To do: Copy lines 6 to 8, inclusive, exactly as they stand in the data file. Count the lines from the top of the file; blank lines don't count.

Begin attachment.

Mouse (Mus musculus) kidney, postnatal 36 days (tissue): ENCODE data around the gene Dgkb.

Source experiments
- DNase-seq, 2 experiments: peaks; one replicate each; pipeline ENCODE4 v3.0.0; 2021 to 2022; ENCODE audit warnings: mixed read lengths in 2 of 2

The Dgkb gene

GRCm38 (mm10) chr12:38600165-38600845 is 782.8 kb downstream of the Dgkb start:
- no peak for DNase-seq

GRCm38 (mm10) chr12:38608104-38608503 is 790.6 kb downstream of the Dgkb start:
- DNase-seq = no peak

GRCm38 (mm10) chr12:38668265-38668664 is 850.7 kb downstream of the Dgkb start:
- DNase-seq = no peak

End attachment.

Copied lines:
- no peak for DNase-seq

GRCm38 (mm10) chr12:38608104-38608503 is 790.6 kb downstream of the Dgkb start:
- DNase-seq = no peak